Innovative Operating Solutions for Bus Rapid Transit Through a Congested Segment of San Jose, California

Document Type

Journal Article

Publication Date


Subject Area

infrastructure - bus/tram lane, mode - bus rapid transit, place - north america


Bus Rapid Transit (BRT), reverssible bus lane


The Santa Clara Valley Transportation Authority in California recently developed a strategic plan for bus rapid transit (BRT) to establish a framework for BRT implementation. Stevens Creek Boulevard, an important east-west thoroughfare linking the California cities of San Jose and Cupertino, was one of three corridors selected for BRT service. To ensure the operating and ridership objectives along the Stevens Creek corridor, BRT must maintain adequate travel speeds and provide a convenient station location along the Valley Fair segment west of downtown San Jose. Meeting these objectives would be a challenge because the segment is highly congested and right-of-way constrained. Major shopping centers, existing land uses, and an Interstate freeway interchange are all factors that contribute to the operational challenges along the Valley Fair segment. These factors also limit any roadway widening and reconfiguration required to provide sufficient space for dedicated BRT lanes and station platforms. To provide some form of transit priority and a convenient BRT station at Valley Fair, a single reversible bus lane was proposed. This paper discusses the feasibility of a single reversible lane and key elements that led to a preferred configuration and operating plan. A range of options, including various station configurations and operating strategies, is evaluated. A microsimulation analysis of the options shows that a single reversible lane can generate significant operating benefits for BRT while not significantly affecting mixed-flow traffic. This paper and its results should encourage cities to consider single-lane reversible bus ways along constrained segments as part of a strategy to implement premium BRT service.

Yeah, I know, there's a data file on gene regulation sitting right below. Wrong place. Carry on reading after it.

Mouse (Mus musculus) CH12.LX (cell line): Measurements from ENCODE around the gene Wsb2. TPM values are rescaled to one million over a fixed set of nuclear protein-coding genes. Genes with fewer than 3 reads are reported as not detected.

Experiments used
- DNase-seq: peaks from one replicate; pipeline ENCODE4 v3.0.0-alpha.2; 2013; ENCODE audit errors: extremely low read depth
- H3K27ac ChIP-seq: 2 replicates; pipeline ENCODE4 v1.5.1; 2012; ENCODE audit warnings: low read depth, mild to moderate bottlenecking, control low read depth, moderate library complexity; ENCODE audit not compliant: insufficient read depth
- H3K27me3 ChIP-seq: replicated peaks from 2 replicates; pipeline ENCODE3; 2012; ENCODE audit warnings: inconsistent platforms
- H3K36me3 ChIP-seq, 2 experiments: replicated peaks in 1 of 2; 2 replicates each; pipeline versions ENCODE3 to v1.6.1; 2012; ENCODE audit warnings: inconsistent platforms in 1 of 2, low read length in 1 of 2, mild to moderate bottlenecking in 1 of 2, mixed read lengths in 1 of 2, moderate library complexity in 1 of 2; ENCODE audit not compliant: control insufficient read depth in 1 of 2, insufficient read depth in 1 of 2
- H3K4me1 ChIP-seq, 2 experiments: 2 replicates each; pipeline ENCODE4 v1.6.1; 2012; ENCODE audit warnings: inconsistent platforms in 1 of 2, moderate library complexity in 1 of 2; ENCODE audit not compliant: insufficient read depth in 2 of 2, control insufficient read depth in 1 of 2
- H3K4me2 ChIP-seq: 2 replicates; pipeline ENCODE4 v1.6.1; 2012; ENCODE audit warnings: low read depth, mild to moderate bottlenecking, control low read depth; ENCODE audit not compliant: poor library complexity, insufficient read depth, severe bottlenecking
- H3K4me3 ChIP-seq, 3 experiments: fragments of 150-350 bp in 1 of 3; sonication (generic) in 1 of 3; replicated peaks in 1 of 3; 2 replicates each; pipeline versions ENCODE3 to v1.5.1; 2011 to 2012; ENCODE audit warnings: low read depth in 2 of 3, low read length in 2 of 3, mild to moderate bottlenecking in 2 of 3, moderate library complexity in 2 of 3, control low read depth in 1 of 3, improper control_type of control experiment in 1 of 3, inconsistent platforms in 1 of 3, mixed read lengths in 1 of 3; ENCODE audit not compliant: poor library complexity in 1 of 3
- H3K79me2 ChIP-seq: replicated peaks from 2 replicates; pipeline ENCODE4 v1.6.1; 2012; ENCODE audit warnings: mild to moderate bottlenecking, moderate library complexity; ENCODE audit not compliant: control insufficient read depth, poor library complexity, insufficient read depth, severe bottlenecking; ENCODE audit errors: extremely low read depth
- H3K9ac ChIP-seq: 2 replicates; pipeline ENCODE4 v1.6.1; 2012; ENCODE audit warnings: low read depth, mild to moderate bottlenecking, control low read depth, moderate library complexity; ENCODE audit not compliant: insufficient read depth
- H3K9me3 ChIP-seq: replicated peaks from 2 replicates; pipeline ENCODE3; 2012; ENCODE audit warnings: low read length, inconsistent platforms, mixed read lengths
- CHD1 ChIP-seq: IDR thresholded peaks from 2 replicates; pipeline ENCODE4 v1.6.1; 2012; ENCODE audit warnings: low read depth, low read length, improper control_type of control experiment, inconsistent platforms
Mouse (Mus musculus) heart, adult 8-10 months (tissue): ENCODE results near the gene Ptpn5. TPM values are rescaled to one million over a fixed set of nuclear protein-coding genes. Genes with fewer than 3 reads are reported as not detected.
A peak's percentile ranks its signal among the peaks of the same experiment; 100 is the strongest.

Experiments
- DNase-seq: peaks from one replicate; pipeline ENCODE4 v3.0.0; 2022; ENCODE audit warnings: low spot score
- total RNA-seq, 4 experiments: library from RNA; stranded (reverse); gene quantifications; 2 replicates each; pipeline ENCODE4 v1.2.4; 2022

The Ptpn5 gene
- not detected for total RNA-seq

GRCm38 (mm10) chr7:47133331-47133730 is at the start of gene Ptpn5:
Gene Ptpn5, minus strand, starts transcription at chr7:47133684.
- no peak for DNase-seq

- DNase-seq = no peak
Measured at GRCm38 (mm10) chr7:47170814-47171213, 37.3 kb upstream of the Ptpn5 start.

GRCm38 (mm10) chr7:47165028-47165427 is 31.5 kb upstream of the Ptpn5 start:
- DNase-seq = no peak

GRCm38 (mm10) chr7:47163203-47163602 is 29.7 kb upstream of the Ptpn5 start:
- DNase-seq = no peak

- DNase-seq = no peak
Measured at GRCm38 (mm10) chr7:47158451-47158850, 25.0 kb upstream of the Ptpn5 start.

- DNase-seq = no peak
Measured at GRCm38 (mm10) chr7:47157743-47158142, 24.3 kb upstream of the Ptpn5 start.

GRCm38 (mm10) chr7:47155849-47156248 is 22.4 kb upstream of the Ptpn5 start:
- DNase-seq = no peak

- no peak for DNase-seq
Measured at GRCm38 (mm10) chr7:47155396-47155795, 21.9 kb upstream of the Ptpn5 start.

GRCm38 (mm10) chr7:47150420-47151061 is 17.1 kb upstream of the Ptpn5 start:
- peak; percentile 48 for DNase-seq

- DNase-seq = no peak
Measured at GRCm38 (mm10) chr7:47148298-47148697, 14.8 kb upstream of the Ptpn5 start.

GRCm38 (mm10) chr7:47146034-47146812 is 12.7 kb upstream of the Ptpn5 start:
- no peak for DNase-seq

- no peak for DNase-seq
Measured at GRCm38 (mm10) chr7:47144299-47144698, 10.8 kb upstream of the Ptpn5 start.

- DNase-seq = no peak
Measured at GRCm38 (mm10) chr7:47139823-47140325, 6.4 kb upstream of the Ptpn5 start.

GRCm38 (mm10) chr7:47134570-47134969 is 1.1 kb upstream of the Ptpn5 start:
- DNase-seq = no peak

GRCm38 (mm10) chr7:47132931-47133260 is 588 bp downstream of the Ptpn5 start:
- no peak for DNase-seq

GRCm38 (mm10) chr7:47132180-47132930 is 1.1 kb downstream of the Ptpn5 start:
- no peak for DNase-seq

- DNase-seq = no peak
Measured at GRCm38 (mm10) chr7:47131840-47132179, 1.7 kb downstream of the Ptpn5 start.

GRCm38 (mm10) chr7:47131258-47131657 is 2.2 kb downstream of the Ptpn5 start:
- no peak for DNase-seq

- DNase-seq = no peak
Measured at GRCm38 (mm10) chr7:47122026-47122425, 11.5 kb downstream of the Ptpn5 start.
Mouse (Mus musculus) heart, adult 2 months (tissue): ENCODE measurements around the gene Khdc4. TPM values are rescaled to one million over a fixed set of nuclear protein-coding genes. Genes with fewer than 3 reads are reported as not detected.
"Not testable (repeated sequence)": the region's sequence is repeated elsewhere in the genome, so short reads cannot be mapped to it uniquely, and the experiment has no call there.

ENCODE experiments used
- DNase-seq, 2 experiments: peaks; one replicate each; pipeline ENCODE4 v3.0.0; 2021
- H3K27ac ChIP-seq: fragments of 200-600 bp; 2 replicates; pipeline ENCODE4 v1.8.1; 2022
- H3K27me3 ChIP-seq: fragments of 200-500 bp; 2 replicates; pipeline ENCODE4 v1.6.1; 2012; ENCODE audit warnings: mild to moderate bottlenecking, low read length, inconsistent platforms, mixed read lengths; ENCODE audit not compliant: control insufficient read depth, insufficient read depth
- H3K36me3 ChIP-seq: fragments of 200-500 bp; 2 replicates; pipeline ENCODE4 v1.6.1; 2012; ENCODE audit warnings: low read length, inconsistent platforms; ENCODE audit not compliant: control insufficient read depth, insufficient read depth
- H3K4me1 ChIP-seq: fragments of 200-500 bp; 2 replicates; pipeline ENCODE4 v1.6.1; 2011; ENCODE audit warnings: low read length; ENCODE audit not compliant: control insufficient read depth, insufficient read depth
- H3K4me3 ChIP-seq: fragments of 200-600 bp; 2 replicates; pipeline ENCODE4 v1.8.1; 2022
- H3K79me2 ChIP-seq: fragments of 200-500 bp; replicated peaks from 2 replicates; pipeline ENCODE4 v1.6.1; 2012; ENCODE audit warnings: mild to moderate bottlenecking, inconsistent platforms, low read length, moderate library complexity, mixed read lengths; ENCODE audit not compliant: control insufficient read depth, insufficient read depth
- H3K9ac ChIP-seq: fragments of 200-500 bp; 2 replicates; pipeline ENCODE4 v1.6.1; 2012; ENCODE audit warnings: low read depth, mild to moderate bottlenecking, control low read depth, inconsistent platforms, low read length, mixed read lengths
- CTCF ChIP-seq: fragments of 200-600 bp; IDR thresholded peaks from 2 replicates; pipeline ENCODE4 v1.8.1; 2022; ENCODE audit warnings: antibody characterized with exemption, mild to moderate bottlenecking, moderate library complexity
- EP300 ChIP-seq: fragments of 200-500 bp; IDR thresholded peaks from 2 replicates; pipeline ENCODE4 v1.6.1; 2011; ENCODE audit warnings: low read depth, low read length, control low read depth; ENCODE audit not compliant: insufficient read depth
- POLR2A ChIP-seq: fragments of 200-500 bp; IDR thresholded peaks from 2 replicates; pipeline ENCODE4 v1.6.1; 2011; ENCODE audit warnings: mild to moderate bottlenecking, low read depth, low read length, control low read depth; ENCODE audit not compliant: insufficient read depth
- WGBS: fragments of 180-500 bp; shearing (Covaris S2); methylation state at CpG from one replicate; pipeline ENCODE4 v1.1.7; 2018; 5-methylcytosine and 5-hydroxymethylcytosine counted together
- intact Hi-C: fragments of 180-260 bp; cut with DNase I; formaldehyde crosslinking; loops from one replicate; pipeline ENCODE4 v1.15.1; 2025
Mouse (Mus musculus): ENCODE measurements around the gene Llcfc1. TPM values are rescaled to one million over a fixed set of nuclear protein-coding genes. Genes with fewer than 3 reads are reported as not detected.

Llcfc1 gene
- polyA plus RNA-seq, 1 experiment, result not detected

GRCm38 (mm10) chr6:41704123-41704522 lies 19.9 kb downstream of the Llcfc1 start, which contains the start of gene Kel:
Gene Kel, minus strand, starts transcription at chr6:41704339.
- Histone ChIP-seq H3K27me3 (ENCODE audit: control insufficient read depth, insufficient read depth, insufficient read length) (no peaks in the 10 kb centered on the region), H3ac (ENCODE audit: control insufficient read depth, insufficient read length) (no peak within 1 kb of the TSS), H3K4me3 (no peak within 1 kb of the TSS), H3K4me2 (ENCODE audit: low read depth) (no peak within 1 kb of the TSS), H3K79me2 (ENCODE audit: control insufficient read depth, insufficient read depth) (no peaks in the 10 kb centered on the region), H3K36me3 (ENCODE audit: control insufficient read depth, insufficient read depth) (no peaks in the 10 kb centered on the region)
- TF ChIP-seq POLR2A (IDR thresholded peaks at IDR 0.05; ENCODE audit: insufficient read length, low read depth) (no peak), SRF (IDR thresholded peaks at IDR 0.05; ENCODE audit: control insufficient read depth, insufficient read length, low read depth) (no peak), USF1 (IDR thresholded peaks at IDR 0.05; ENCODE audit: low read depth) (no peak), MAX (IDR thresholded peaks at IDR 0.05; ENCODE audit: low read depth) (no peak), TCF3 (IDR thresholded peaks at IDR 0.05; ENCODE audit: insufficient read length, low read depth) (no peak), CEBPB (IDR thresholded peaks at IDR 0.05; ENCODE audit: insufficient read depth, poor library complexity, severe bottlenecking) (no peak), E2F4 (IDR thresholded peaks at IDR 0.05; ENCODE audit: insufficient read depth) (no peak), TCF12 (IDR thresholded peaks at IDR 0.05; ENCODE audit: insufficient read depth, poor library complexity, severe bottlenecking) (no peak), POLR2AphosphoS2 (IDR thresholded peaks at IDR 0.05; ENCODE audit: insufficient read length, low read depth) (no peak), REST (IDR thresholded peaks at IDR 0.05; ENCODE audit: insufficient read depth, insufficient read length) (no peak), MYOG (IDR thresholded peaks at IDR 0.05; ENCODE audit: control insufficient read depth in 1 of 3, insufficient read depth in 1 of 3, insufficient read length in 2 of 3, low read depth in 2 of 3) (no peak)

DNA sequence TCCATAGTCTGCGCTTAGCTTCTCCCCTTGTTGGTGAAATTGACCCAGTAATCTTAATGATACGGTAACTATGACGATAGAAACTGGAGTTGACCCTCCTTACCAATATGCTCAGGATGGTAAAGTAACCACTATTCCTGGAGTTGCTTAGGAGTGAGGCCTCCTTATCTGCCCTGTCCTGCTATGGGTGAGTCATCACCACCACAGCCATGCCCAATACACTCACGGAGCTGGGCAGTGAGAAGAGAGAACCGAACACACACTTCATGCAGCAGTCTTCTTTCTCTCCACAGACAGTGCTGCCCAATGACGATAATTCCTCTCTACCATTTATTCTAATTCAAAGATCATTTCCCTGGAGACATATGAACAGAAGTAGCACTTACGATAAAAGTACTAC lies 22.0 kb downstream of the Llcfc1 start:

Permission to publish the abstract has been given by Transportation Research Board, Washington, copyright remains with them.